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Let History Judge Paperback – May 15, 1989

ISBN-13: 978-0231063517 ISBN-10: 0231063512 Edition: Rev Exp Su

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Product Details

  • Paperback: 891 pages
  • Publisher: Columbia University Press; Rev Exp Su edition (May 15, 1989)
  • Language: English
  • ISBN-10: 0231063512
  • ISBN-13: 978-0231063517
  • Product Dimensions: 9.1 x 5.9 x 1.6 inches
  • Shipping Weight: 2.7 pounds (View shipping rates and policies)
  • Average Customer Review: 4.8 out of 5 stars  See all reviews (4 customer reviews)
  • Amazon Best Sellers Rank: #1,155,689 in Books (See Top 100 in Books)

Editorial Reviews

Amazon.com Review

This weighty--physically and emotionally--book speaks volumes about the play of individual and group memory in a totalitarian society. It grew from notebooks and files secretly kept by the Russian historian Roy Medvedev on the history of his times, from the emergence of Josef Stalin as a leader in the 1917 Revolution to the dictator's death in 1953. Some of the documents Medvedev gathered, including memoranda on secret agreements with Nazi Germany, shocked Russian readers when these notebooks first began to appear in 1988, and his book became one of the primary documents of glasnost.

Review

A milestone in the understanding of nearly fifty years of Russian history.

(Harrison Salisbury The New York Times Book Review)

Customer Reviews

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Most Helpful Customer Reviews

4 of 4 people found the following review helpful By Stephen Quinn on January 17, 2014
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When I first read The Gulag Archipelago I spent a great deal of time with that book's bibliography. Let History Judge was one of the first books from that bibliography I bought. It has not disappointed me. Exhaustive and I'm pretty sure impartial (hard for me to tell since I don't speak Russian).
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13 of 17 people found the following review helpful By A Customer on May 22, 2000
This book is a very thorough and well-written biography of Josef Stalin. It was one of the few books I read in college that I didn't mind reading. The information on Stalin's political and personal life gives the reader an opportunity to make informed judgements about Stalin's actions.
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21 of 29 people found the following review helpful By Yuli Martov on May 14, 2001
The late 1990's saw the publication of numerous scatterbrained, and ill-intentioned, attempts to descredit Vladimir Lenin, Nikolai Bukharin, Leon Trotsky, and Karl Marx, by associating their actions, and ideas, with those of Joseph Stalin. One must ask, "were these attempts in any way successful?" Luckily, the answer is an emphatic, no. The individuals who bought into the "Marx and Lenin created Stalinism" theory, alluded to in works such as 'The Black Book of Communism', by Mister Courtois (or Miss), 'The Passing of an Illusion', by Mister Furet, and 'The Soviet Tragedy', by Mister Malia, already harbored such fantastic illusions. Most of the population has no interest in Sovietology, so attempts at descrediting Lenin, Marx, Bukharin, and Trotsky, were, and are, virtually fruitless (I took a Public Speaking course at a local community college, and most of the students hadn't even heard of Lenin, Marx, or Trotsky!.)
To find true objectivity, on the subject of Sovietology, one must reach back into the distant past, and read Roy Medvedev's incredible, 'Let History Judge'. One could refer to Medvedev's writings, as "Solzhenitsyn, without the racism and bitterness"(a spew of biographies show that Solzhenitsyn is without question anti-semitic; however, this fact doesn't mean he's no longer one of the elite writers of the twentieth century). 'Let History Judge', is not so much a history of Stalin, but a history of Russia from 1917-1953.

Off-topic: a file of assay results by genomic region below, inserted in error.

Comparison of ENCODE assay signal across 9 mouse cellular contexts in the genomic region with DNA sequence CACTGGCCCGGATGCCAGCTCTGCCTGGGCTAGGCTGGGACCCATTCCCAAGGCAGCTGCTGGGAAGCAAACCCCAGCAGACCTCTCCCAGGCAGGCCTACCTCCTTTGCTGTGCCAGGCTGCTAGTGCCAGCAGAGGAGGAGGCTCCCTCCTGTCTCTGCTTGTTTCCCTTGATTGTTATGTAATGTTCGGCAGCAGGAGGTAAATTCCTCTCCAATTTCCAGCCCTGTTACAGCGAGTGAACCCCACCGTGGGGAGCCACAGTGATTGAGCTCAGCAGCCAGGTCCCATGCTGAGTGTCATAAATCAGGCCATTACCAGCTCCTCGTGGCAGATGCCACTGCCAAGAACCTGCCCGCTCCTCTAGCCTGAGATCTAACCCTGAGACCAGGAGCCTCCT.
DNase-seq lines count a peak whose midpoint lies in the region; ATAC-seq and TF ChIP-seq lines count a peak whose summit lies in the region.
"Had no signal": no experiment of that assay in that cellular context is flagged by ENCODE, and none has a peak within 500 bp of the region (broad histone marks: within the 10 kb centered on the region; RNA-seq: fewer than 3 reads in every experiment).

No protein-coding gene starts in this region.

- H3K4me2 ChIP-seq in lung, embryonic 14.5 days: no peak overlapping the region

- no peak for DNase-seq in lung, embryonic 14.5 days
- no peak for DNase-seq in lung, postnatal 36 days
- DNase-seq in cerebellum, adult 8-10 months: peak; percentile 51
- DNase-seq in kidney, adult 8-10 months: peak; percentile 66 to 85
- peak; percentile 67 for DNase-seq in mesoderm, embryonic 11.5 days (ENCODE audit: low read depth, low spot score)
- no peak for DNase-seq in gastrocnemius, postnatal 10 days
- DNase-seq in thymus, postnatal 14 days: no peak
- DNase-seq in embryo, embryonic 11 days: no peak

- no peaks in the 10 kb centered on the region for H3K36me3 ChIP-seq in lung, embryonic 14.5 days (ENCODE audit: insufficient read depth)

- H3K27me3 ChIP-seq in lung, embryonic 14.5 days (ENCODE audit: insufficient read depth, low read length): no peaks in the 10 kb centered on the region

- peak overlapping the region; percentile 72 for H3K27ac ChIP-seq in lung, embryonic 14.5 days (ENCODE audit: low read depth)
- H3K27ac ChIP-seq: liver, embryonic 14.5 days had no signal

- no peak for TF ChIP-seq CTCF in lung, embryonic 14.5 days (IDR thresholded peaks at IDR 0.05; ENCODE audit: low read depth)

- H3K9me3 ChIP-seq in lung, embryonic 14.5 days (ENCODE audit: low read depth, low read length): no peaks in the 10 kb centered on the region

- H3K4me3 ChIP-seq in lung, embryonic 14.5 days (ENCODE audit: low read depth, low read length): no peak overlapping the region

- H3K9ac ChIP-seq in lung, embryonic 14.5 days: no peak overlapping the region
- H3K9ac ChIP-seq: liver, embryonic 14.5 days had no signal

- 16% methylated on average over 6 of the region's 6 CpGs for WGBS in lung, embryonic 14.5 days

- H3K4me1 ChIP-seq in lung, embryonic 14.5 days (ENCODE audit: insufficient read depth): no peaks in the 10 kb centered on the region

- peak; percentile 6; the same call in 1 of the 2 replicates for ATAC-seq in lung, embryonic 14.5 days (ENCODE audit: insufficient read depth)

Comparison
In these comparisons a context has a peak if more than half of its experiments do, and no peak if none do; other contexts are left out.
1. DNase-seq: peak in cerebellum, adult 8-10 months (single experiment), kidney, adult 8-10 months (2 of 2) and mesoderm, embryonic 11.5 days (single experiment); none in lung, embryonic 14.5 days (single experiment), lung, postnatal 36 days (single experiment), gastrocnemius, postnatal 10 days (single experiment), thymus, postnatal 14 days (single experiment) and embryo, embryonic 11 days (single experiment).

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1 of 1 people found the following review helpful By Rocco on April 8, 2014
Let History Judge: The Origins and Consequences of Stalinism is Roy Medvedev’s magnum opus, and perhaps the most popular and highly praised biography of Josef Stalin and his era of totalitarian rule. Medvedev’s vast undertaking began in the 1950’s, and he shared drafts with friends and colleagues by the early 1960’s. By 1969, he published the book abroad. His motivation in writing a biography not only of Stalin, but of “the socio-political and economic conditions and social groups of which he based himself,” stemmed from “a rehabilitation of Stalin” in Soviet society and politics in 1969 and again in 1985 (p. xvii). The book, after numerous releases and rewrites, is the epitome of scholarly research on Stalin and his times. Medvedev turns the propaganda laden legacy of Stalinism on its head. Although he does not utilize privileged archives or secret sources, Medvedev exposes Stalin’s atrocities as well as the psychological composition of the man.
Likening Stalinism to a “disease” infecting Soviet society, Medvedev’s introduction explains the attempts to rehabilitate Stalinism in 1969 as well as in 1985. Not until 1986, Medvedev states, did the first criticisms of Stalin appear in Russian culture. Numerous films, books, magazines and plays attacked Stalinism and totalitarianism, pointing out crimes and atrocities. Such artistic ventures were also created from the 1920’s through the 1970’s, but were stamped out by the Communist Party or Stalin himself (except for a brief period under Khrushchev in the 1960’s). In 1987, Gorbachev spoke openly of Stalin’s crimes and abuse of power. By 1988, Perestroika and Glasnost paved the way for “change” (restructure) and “openness” (voice) in Soviet society.
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